Among the things you can do that will improve accessibility for many neurodivergent users is to turn off time limits, or at least offer the option to extend a time limit to at least 10x the default setting. Regardless of the type of disability, difference, or functional need, users should be able to complete tasks without unexpected changes in content or context caused by a time limit. It’s critical to try and avoid situations where a user is timed out of an action they’re in the middle of. This is especially important for people who are dyslexic or have learning disabilities and may need more time to read or comprehend information. That said, there are exceptions to this requirement. For example, if you’re buying concert tickets online, you may only have a couple minutes to confirm your purchase. A time limit like that is acceptable as it allows others to buy available tickets that aren’t being indefinitely held by others. 

Another area of control on the part of the user relates to moving, blinking, scrolling, or auto-updating content that starts automatically. WCAG allows for five seconds of automatic moving content to catch someone’s attention beyond this, users should have the ability to pause, stop, or hide it. Blinking advertisements, scrolling news updates, and gifs can be very distracting for people with ADHD and autism, and this success criterion puts limits/controls on that content. If in doubt, err on the side of making automatic content static, or giving users the ability to turn on refreshes or automatic updates.

Nothing on a website should automatically change just because a user inputs text, checks a box, or navigates down a drop-down box. For many autistic people and people with ADHD, predictability is important. For example, if you’re making an online purchase and check the box to indicate that your credit card and shipping address are the same, that action should not cause the purchase to go through. Your website will be more accessible to everyone, but especially to neurodivergent and blind users, or users with low vision, if, for example, you warn them when a new window will open.

Keep your navigation menu placement and order consistent. Your website will be more accessible if users understand the order of links and where the search bars and skip navigation links are located. This is all about predictability in navigation, which increases accessibility for all users, in particular those with autism, ADHD, and other neurodivergent ways of interacting with their environment. So, make sure the navigation is consistent and predictable from web page to web page.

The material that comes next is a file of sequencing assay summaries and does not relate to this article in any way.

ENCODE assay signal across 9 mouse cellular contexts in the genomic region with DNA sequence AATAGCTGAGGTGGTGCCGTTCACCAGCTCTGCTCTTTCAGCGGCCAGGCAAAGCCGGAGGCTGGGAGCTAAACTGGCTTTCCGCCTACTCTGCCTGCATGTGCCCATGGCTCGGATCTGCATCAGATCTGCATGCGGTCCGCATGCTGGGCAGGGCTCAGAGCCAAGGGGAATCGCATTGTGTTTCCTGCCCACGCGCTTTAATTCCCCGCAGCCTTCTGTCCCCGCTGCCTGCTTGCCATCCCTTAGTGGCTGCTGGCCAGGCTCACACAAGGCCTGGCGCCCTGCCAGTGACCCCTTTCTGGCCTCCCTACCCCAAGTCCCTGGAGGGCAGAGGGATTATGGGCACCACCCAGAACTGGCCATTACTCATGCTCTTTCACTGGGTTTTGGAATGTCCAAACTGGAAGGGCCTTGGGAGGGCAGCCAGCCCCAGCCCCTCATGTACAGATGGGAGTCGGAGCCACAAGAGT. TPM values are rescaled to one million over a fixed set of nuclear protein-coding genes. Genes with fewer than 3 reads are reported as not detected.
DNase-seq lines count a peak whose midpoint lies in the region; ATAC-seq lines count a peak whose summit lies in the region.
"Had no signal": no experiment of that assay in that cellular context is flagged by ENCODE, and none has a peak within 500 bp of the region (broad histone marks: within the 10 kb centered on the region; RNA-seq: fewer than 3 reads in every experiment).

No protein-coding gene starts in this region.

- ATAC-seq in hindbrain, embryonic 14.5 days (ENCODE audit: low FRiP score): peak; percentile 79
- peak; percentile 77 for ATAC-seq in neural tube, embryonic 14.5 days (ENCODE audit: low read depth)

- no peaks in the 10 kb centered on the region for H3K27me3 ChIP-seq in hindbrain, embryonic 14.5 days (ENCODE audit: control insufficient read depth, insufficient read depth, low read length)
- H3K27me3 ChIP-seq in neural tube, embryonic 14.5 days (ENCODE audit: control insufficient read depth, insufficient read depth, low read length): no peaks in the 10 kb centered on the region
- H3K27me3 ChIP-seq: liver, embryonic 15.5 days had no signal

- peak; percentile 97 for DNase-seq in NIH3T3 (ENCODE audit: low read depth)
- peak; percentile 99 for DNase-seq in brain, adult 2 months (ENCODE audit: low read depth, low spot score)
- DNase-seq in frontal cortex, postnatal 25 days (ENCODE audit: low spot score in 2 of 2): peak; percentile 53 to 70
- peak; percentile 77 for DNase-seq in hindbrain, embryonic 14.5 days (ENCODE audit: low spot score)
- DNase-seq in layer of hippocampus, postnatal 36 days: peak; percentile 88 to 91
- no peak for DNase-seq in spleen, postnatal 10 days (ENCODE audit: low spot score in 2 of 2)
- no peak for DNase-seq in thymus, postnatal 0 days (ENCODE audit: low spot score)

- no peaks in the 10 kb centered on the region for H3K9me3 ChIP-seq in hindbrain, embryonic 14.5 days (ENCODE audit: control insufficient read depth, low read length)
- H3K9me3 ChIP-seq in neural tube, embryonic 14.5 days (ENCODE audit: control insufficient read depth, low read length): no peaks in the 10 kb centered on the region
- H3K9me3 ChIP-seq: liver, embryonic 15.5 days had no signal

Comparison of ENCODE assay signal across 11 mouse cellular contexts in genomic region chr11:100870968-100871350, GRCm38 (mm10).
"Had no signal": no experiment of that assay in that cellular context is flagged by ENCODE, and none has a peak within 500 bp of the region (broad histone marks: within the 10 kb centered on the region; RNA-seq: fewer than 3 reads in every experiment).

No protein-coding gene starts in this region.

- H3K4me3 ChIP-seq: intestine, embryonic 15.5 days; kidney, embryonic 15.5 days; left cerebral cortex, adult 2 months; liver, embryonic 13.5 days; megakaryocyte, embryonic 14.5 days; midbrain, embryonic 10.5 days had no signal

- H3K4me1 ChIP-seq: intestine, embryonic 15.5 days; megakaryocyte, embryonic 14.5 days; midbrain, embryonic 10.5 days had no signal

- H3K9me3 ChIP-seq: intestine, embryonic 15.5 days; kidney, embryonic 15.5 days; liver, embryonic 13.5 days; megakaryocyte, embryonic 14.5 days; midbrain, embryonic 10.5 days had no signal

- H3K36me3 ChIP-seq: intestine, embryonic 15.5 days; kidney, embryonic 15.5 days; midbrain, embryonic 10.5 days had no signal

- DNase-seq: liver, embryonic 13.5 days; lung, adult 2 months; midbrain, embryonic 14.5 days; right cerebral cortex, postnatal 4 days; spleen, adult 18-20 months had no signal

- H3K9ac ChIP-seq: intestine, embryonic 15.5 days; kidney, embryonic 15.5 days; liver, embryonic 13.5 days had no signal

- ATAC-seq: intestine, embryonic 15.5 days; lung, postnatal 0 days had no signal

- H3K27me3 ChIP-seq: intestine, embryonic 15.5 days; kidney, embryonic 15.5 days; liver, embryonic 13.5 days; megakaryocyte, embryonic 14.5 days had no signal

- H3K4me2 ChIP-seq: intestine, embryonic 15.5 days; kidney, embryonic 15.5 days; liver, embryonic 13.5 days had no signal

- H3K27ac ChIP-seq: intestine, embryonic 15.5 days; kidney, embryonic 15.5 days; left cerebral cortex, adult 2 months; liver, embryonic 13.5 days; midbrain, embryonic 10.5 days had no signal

Page components (for example links, buttons and icons) that have the same functionality should not only appear in the same place consistently, as described above, but should also  use consistent labels, names, and text alternatives throughout your website. Sometimes this means that things stay the exact same across your website. However, in other instances where the functionality is different, they may change slightly. For example, buttons within a series of pages might be labeled “Go to Page 4” and “Go to Page 5.” Note that this is consistent but not identical. It’s important to label things on your website that have the same functionality in a consistent manner.

“The skills that people with autism bring to the table should be nurtured for their benefit and society’s.”

Temple Grandin

What matters for digital accessibility and neurodiversity isn’t so much the name we give a certain “condition” or “difference,” but rather an understanding of the access and functional needs of neurodivergent (and all) web users. The fact that many users may be easily sidetracked, have trouble remembering, have problems with math or challenges with reading comprehension–that’s what developers, designers, and content authors need to consider as they work to make their websites and other digital assets more accessible.

As varied and unique as our personalities, faces, and ways of communicating are, so also are our brains. Society needs the skills, insights, and creativity of neurodivergent people everywhere, and they require accessible digital assets that support their full participation. In recognizing the breadth of neurodiversity, we gain a better understanding of the key WCAG success criteria that have the most significant impact on neurodivergent users. The end result of these efforts on the part of developers, designers, and content authors will be digital assets that are more usable and accessible to all. 

Additional Resources on Digital Accessibility, WCAG, and Neurodiversity